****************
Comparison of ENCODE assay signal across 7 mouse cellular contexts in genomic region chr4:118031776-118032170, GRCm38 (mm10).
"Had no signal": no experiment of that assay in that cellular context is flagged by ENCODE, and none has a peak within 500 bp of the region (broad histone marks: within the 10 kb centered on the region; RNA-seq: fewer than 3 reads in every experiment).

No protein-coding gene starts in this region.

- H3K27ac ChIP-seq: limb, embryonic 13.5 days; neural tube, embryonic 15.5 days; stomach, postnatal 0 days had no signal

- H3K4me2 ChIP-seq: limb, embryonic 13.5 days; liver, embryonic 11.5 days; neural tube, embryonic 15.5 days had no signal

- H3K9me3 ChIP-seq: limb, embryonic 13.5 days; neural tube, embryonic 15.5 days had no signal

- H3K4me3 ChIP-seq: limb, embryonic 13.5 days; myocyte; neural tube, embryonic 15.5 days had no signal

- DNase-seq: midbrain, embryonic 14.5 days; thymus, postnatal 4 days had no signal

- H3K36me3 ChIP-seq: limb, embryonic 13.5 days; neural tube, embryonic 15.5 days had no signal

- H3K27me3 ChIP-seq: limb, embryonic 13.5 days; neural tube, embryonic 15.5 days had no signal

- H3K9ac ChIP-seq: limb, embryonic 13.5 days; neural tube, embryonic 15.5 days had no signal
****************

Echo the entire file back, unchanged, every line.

Comparison of ENCODE assay signal across 7 mouse cellular contexts in genomic region chr4:118031776-118032170, GRCm38 (mm10).
"Had no signal": no experiment of that assay in that cellular context is flagged by ENCODE, and none has a peak within 500 bp of the region (broad histone marks: within the 10 kb centered on the region; RNA-seq: fewer than 3 reads in every experiment).

No protein-coding gene starts in this region.

- H3K27ac ChIP-seq: limb, embryonic 13.5 days; neural tube, embryonic 15.5 days; stomach, postnatal 0 days had no signal

- H3K4me2 ChIP-seq: limb, embryonic 13.5 days; liver, embryonic 11.5 days; neural tube, embryonic 15.5 days had no signal

- H3K9me3 ChIP-seq: limb, embryonic 13.5 days; neural tube, embryonic 15.5 days had no signal

- H3K4me3 ChIP-seq: limb, embryonic 13.5 days; myocyte; neural tube, embryonic 15.5 days had no signal

- DNase-seq: midbrain, embryonic 14.5 days; thymus, postnatal 4 days had no signal

- H3K36me3 ChIP-seq: limb, embryonic 13.5 days; neural tube, embryonic 15.5 days had no signal

- H3K27me3 ChIP-seq: limb, embryonic 13.5 days; neural tube, embryonic 15.5 days had no signal

- H3K9ac ChIP-seq: limb, embryonic 13.5 days; neural tube, embryonic 15.5 days had no signal